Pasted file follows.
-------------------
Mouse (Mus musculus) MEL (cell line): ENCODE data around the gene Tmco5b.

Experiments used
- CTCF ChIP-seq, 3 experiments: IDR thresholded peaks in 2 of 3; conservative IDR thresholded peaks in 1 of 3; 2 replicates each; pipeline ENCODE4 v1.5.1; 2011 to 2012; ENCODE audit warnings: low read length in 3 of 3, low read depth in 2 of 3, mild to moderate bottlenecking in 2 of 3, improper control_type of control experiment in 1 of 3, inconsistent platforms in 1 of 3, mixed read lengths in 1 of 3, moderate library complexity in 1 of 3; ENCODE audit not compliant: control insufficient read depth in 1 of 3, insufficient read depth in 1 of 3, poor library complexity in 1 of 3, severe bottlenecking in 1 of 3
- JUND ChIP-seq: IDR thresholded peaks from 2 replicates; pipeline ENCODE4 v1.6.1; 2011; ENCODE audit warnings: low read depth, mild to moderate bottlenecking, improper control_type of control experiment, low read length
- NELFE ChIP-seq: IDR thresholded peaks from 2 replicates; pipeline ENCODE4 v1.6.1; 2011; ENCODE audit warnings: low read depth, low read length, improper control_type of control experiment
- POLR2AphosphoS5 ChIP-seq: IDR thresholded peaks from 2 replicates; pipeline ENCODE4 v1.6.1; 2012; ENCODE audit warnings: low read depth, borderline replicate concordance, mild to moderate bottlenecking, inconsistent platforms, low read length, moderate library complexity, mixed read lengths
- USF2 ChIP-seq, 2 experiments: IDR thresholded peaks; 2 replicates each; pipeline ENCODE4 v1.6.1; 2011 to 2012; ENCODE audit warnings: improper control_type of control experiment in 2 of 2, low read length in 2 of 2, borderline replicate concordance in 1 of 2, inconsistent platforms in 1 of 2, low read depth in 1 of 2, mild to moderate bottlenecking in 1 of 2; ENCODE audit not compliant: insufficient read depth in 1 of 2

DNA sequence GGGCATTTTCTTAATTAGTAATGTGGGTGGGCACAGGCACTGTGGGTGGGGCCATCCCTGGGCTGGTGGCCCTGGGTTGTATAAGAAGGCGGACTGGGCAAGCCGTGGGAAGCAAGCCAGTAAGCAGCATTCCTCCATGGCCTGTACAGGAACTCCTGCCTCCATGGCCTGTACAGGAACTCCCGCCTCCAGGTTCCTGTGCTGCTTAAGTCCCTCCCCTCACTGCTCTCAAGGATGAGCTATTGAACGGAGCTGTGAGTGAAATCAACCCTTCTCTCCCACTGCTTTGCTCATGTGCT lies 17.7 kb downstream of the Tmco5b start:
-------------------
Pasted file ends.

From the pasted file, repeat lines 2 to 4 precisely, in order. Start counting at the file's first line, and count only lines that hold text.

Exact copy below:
Experiments used
- CTCF ChIP-seq, 3 experiments: IDR thresholded peaks in 2 of 3; conservative IDR thresholded peaks in 1 of 3; 2 replicates each; pipeline ENCODE4 v1.5.1; 2011 to 2012; ENCODE audit warnings: low read length in 3 of 3, low read depth in 2 of 3, mild to moderate bottlenecking in 2 of 3, improper control_type of control experiment in 1 of 3, inconsistent platforms in 1 of 3, mixed read lengths in 1 of 3, moderate library complexity in 1 of 3; ENCODE audit not compliant: control insufficient read depth in 1 of 3, insufficient read depth in 1 of 3, poor library complexity in 1 of 3, severe bottlenecking in 1 of 3
- JUND ChIP-seq: IDR thresholded peaks from 2 replicates; pipeline ENCODE4 v1.6.1; 2011; ENCODE audit warnings: low read depth, mild to moderate bottlenecking, improper control_type of control experiment, low read length